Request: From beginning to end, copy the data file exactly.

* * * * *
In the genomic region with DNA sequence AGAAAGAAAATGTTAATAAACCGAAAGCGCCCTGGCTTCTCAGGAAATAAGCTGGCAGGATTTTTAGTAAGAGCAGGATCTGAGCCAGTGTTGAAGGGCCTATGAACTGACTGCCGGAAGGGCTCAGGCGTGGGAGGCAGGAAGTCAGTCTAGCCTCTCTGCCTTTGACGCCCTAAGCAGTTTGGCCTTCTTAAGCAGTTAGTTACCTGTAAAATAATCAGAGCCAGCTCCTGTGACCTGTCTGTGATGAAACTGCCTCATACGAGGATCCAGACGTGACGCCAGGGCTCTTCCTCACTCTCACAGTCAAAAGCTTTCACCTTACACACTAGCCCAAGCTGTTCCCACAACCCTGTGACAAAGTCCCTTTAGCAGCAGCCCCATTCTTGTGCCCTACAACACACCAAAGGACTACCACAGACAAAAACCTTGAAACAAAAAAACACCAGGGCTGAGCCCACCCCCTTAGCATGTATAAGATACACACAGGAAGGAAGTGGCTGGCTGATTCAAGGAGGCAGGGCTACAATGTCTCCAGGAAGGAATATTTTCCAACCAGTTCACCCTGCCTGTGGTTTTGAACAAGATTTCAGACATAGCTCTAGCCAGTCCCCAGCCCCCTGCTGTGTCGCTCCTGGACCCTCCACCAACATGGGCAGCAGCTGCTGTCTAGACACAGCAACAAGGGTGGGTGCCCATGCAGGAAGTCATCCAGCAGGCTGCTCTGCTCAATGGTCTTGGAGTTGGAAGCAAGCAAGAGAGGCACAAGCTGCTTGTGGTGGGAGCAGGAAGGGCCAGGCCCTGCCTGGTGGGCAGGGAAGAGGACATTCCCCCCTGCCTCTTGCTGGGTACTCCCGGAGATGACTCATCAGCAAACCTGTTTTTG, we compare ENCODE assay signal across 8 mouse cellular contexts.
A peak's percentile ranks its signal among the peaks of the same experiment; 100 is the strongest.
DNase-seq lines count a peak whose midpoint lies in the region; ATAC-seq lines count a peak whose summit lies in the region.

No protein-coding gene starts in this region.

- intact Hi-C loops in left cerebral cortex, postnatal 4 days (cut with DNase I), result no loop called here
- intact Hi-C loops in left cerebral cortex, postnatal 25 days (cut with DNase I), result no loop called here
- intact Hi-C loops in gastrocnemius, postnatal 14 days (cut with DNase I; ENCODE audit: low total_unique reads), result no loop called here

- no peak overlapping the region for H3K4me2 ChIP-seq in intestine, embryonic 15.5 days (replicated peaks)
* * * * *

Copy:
In the genomic region with DNA sequence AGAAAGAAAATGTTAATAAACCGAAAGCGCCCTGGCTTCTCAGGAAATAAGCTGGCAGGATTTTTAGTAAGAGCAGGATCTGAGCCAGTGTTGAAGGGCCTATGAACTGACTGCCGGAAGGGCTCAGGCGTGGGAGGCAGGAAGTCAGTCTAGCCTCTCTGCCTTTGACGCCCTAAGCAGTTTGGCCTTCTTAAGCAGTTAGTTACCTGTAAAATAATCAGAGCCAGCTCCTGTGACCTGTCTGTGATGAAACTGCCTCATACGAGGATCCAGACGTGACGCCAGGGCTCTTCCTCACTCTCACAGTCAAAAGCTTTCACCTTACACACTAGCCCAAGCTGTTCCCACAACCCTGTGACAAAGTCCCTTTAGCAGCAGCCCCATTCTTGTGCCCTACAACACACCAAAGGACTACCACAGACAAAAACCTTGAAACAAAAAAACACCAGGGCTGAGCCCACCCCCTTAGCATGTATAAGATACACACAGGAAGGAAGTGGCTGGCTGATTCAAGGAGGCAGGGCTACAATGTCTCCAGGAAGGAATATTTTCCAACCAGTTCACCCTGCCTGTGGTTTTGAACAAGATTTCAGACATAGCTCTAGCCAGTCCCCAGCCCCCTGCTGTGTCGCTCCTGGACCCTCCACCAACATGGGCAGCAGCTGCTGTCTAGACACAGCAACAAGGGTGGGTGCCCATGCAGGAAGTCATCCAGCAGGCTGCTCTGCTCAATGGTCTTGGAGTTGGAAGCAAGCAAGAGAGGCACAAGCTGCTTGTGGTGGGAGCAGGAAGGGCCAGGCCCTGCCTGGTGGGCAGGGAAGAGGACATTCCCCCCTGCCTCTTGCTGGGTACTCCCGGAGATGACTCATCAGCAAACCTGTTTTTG, we compare ENCODE assay signal across 8 mouse cellular contexts.
A peak's percentile ranks its signal among the peaks of the same experiment; 100 is the strongest.
DNase-seq lines count a peak whose midpoint lies in the region; ATAC-seq lines count a peak whose summit lies in the region.

No protein-coding gene starts in this region.

- intact Hi-C loops in left cerebral cortex, postnatal 4 days (cut with DNase I), result no loop called here
- intact Hi-C loops in left cerebral cortex, postnatal 25 days (cut with DNase I), result no loop called here
- intact Hi-C loops in gastrocnemius, postnatal 14 days (cut with DNase I; ENCODE audit: low total_unique reads), result no loop called here

- no peak overlapping the region for H3K4me2 ChIP-seq in intestine, embryonic 15.5 days (replicated peaks)